Suicide Squad: Kill the Justice League review: A generic shooter

Suicide Squad: Kill the Justice League review: A generic shooter

A chaotic slurry of information covers the screen, exploding colours, words and numbers flying everywhere – buttons pressing on the sides, explosions drowning out the voices of team members and task givers. This was my problematic gaming experience Suicide Squad: Kill the Justice Leaguethe latest game from the amazing Rocksteady Studios, creators of intricate design Batman: Arkham games.

As a follow-up in the same universe, Suicide squad It sees you taking control of the titular band made up of a misfit, a mercenary, a brute, and the Man from Oz. The main goal is made clear in the subtitle: This band of lovable goons must somehow kill the most powerful superheroes on Earth, including Batman (voiced for the last time in a game by the late, great Kevin Conroy), Superman, and Green Lantern. . (Flash is there too, but who cares?)

Kill the Justice League It is an open-world looter shooter with live service elements. This revelation was immediately disturbing to me when I first heard it, given the frequently predatory and boring design choices in such games and the terrible end result of such a pivot for studios specializing in single-player experiences. We’ve seen this before with other great single-player studios, like Bioware and Crystal Dynamics: hollowing out a potentially rich story, resulting in a lackluster final product that’s quickly abandoned. Go see corpses National anthem And Avengers.

But who cares about modern history?

Image: Warner Bros. Games

Its events take place in Metropolis, Suicide a teamThe four criminals – Harley Quinn, Deadshot, Captain Boomerang and King Shark – are released from Arkham Asylum under the watchful eye of DC’s greatest character, Amanda Waller (perfectly played by Debra Wilson). Without introduction or fanfare, there is a powerful villain named Brainiac (played by… Baldur’s Gate 3Jason Isaacs has invaded Earth starting with Metropolis, warping the minds of its greatest heroes into being his followers.

When the heroes are away, it’s the villains who do the slaughter, it seems.

To the writers’ credit, they waste no time on plot tricks to explain the absence of all 3,000 powerful DC heroes and why these self-aware villains should be the ones to save the world and fight the Justice League. I certainly didn’t care. The four were dropped into Metropolis and told to eliminate the heroes before eliminating Brainiac.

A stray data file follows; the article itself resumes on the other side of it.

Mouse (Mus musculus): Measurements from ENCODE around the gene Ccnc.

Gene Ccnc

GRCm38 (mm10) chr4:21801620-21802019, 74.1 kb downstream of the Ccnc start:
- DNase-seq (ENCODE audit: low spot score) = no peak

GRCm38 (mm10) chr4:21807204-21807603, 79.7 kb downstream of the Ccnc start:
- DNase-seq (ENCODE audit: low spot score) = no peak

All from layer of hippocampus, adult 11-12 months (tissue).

Moment-to-moment gameplay is similar to other third-person shooters with traversal mechanics, e.g Sunset Overdrive. It’s fast and bouncy, as you’ll be flying over rooftops and shooting mid-air, trying to get combos and boosts from melee attacks and gliding maneuvers.

This flattens what prides itself on being bold, explosive and colourful. The four heroic heroes are established as loud and boisterous with egos the size of planets. But none of this is apparent as you play, as all of these larger characters become little more than every gun-toting soldier you’ve played a thousand times.

When interaction with the world is primarily through combat, a character’s personality must translate into their means of destruction. But here, every character can use almost every weapon, and for 99 percent of the game, shooting is all you do, and thus the only way to interact with the world. While the band comes alive during the cutscenes – with some great graphics, animation, writing and voice work – they all fade away into nameless, pea-shooter-toting sludge during actual gameplay.

In rocksteady Arkham In the games, for example, every gadget Batman used in the world was so special to him that even his younger henchmen could recognize his presence when he used it. Here, Harley can use the gun just as Deadshot can, erasing her presence from the world except for her pranks. The only meta mechanics associated with characters are traversal and melee attacks. For example, King Shark jumps and lands great distances like fellow Marvel Hulk. Harley uses a repurposed Bat-Glider to swing from it and a Bat-grappling hook stolen from Batman.

Aside from reducing combat to meaningless shooting, What Shooting will make you roll your eyes and close your eyes: turn it on because of the uniformity and repetitive mission designs, and turn it off because of the deluge of numbers, colors, counters, etc., filling the screen, resulting in a headache.

Almost the entire game takes place outdoors, reducing Metropolis to little more than a set piece. There’s nothing special about it as a space, except for some giant statues of the heroes you’re targeting. This is because the mission structures are limited and involve the same mechanics, which affects how space is created. Missions consist of either shooting enemies on rooftops to make room for plants or massive data centers, protecting a slowly moving vehicle heading to a destination, or freeing people and bringing them onto a magic bus. That’s it.